Jeff Baab: Well, the original regulations from the CMS Final Rule issued in 2020 basically exclude patient assistance programs based on a couple of criteria. One of those criteria is that the full benefit is realized by the patient. The element that is being called into question is whether the patient is truly realizing the full benefit of the program when these accumulator programs are in place.

 

Learn More

Watch the replay: Solving the Best Price and Copay Challenge – A Framework for Assessment and Action

Regulatory Market Update Archive

About the Author

Jeff Baab

Jeff Baab

Vice President, Advisory

Jeff Baab leads IntegriChain’s Advisory organization. Jeff has more than 16 years of experience in Managed Markets, drawing on his extensive compliance and commercial contracting background to best serve the needs of manufacturers.. Previously, Jeff was Vice President of Life Sciences at daVIZta, which merged with IntegriChain in March 2019.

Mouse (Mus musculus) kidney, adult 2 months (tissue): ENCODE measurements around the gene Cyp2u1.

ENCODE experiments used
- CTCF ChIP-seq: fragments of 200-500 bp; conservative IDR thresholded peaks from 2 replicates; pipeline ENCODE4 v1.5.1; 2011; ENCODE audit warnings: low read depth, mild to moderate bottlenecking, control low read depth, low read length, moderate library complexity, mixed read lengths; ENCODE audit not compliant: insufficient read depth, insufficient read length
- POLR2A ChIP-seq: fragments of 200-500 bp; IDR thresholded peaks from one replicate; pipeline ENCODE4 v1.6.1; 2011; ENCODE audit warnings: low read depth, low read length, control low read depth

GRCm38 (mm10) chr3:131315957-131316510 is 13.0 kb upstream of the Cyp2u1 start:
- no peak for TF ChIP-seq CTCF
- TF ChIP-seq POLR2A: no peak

About the Author

Jason Zemcik

Jason Zemcik

Vice President and Patient Affordability Practice Lead, TrialCard

Jason is currently the Vice President and Patient Affordability Practice Lead at TrialCard. A frequent speaker, panelist, and author on market and policy developments impacting pharmaceutical manufacturer co-pay assistance programs, he was named to the Medical, Marketing, and Media (MM+M) 40 Under 40 List of healthcare marketers in 2021, and his work has appeared in multiple industry publications. Prior to TrialCard, Jason served seven years as a United States Army officer, deploying to both Iraq and Afghanistan. Jason is a graduate of the United States Military Academy at West Point where he earned a BS in Legal Studies with a minor in Systems Engineering.